Burlington's New City Galerie launches a show that examines grief and psychic spaces through installation works. Also in the Queen City, Valentine’s Day gets a special sort of comeuppance with the parasite-themed “HUSK” opening at the South End’s S.P.A.C.E. Gallery.
In Montpelier, a trio of artists — including Erika Senft Miller’s performance troupe — continues their two-year examination of decaying wood in “SiteTime: Scene Two: Falling.” Meanwhile, in the Mad River Valley, Jim Dodds proves that meme art is not just the purview of deranged millennials.
Wherever the art spirits take you, we hope you get to enjoy at least one of these fine offerings — and be safe!
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New City Galerie
The newest show at New City features installation works by Lydia Kern, Samantha Eckert and Kevin Donegan that “reflects on the physical, psychic and spiritual architecture that holds emptiness.” We’re excited to witness Kern’s continued exploration of psychic spaces, in particular through her installation titled "Flight."Using suspended bones, she ponders post-mortem remains of both the physical and intangible, or spiritual, variety. Donegan’s work looks almost edible, and gives off a sense of firmness in freezing familiar clothing items in their folded state — often with a pair of eyeglasses or a pen tucked in a pocket. Eckert’s massive popsicle stick and hot glue structures move the viewer to consider the spaces in between supports.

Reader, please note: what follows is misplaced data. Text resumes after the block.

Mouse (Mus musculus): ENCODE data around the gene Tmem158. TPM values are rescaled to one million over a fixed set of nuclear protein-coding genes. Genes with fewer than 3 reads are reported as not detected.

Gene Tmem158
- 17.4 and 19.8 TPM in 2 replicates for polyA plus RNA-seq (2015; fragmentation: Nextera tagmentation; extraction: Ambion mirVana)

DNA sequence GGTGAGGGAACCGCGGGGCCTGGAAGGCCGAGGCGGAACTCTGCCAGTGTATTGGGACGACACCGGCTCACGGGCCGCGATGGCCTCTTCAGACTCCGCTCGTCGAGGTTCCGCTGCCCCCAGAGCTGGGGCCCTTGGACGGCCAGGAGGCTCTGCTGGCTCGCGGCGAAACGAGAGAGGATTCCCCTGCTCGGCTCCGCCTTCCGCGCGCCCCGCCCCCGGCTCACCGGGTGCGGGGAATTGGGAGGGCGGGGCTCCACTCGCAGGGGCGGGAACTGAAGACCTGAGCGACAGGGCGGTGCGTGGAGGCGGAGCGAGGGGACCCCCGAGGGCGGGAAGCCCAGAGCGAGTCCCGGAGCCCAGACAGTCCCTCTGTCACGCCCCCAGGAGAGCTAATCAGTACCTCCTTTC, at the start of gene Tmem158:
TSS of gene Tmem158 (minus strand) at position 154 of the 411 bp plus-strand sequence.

This just in: Valentine’s Day can be annoying. 'HUSK' is a new, seasonally appropriate exhibition that tweaks painfully simplified narratives of romance. More specifically, it considers parasitic relationships — broadly defined, of course — and features works from Janine Fleri, Martha Hull, Jenn LeBlanc, Athena Kafantaris, Lynne Reed, Beth Robinson, Annika Rundberg, Alex Swaisgood and Sarah Vogelsang.
The artists met over a six-month period to conceive and gestate their interpretations. And the results look to be quite earthy and fierce. Bull scrotum? Check. Period themes? Check. A worm orgy? Do you even have to ask?
Meme art is undoubtedly the paramount cultural art form to emerge out of the last three centuries. OK, maybe not — but it's at least a pretty important one. But the work of Jim Dodds shows that loopy, copy-paste aesthetics are far from being the sole domain of the young and smartphone-d. "Jimages," Dodd's exhibition of 19 meme-themed posters, looks to be a lot of fun.
Trippy hybridized analog/digital poster art? Yes, please. But is it ironic? You’ll have to ask Dodds.
At the next phase of this two-year exhibition, Nancy Winship Milliken installs a new sculpture of tree limbs and steel. Meanwhile, Erika Senft Miller’s new-ish performance troupe, the Erika Miller Performance Lab, don Tyvek apparel for a movement piece that responds to the slowly drying pile of cordwood at the center of this time-centric show. Michael Zebrowski will “perform a standard preparation task in planning to fell a tree using a felling ax,” according to the Vermont Arts Council’s most recent newsletter. We think that's likely art-speak for sharpening an ax. Whatever it means, be sure to dress appropriately for the weather!